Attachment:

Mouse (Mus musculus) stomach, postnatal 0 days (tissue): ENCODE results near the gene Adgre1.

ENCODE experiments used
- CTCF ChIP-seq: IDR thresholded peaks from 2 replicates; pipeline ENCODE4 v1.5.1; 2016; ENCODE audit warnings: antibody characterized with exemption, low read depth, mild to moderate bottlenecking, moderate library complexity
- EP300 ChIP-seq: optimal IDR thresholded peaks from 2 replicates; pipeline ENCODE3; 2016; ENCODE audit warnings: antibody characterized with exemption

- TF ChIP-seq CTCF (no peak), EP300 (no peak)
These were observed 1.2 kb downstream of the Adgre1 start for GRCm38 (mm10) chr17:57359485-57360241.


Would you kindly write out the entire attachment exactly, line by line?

Mouse (Mus musculus) stomach, postnatal 0 days (tissue): ENCODE results near the gene Adgre1.

ENCODE experiments used
- CTCF ChIP-seq: IDR thresholded peaks from 2 replicates; pipeline ENCODE4 v1.5.1; 2016; ENCODE audit warnings: antibody characterized with exemption, low read depth, mild to moderate bottlenecking, moderate library complexity
- EP300 ChIP-seq: optimal IDR thresholded peaks from 2 replicates; pipeline ENCODE3; 2016; ENCODE audit warnings: antibody characterized with exemption

- TF ChIP-seq CTCF (no peak), EP300 (no peak)
These were observed 1.2 kb downstream of the Adgre1 start for GRCm38 (mm10) chr17:57359485-57360241.